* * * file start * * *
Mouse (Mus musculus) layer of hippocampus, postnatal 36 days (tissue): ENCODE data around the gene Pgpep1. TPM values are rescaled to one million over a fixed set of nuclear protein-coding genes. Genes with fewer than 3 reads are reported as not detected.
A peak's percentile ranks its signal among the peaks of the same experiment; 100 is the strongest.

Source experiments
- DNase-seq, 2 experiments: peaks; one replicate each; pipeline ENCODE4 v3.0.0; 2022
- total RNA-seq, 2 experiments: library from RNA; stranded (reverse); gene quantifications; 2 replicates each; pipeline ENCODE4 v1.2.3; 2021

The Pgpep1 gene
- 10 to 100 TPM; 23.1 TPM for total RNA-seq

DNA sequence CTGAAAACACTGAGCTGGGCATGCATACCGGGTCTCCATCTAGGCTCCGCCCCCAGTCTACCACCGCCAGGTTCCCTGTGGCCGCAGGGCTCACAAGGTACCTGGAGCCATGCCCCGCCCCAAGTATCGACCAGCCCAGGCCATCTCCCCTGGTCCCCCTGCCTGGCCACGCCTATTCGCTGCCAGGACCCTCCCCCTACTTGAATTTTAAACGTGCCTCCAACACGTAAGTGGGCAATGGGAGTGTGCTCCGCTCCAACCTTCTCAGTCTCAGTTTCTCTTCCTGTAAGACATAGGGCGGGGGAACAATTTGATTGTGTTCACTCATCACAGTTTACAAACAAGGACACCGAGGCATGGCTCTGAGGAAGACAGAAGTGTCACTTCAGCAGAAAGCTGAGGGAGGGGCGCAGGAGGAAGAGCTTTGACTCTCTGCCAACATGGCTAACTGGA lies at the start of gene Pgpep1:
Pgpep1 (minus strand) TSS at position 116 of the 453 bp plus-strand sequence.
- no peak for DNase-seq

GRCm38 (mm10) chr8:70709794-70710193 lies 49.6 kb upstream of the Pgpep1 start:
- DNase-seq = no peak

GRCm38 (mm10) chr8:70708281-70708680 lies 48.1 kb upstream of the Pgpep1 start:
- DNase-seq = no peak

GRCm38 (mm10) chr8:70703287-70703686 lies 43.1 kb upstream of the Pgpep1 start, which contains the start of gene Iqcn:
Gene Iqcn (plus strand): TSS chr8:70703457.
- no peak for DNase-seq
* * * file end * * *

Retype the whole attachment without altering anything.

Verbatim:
Mouse (Mus musculus) layer of hippocampus, postnatal 36 days (tissue): ENCODE data around the gene Pgpep1. TPM values are rescaled to one million over a fixed set of nuclear protein-coding genes. Genes with fewer than 3 reads are reported as not detected.
A peak's percentile ranks its signal among the peaks of the same experiment; 100 is the strongest.

Source experiments
- DNase-seq, 2 experiments: peaks; one replicate each; pipeline ENCODE4 v3.0.0; 2022
- total RNA-seq, 2 experiments: library from RNA; stranded (reverse); gene quantifications; 2 replicates each; pipeline ENCODE4 v1.2.3; 2021

The Pgpep1 gene
- 10 to 100 TPM; 23.1 TPM for total RNA-seq

DNA sequence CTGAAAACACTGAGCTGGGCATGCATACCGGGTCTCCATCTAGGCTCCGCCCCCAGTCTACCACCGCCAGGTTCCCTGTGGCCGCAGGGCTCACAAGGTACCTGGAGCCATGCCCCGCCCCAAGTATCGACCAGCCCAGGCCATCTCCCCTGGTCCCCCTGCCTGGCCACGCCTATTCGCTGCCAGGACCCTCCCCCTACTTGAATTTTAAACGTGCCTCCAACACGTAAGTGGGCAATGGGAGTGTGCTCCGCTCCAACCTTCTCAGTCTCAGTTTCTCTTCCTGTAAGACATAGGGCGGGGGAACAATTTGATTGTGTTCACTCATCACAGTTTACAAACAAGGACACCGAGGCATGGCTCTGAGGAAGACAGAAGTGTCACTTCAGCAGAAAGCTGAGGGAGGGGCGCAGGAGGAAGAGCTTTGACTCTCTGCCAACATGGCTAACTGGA lies at the start of gene Pgpep1:
Pgpep1 (minus strand) TSS at position 116 of the 453 bp plus-strand sequence.
- no peak for DNase-seq

GRCm38 (mm10) chr8:70709794-70710193 lies 49.6 kb upstream of the Pgpep1 start:
- DNase-seq = no peak

GRCm38 (mm10) chr8:70708281-70708680 lies 48.1 kb upstream of the Pgpep1 start:
- DNase-seq = no peak

GRCm38 (mm10) chr8:70703287-70703686 lies 43.1 kb upstream of the Pgpep1 start, which contains the start of gene Iqcn:
Gene Iqcn (plus strand): TSS chr8:70703457.
- no peak for DNase-seq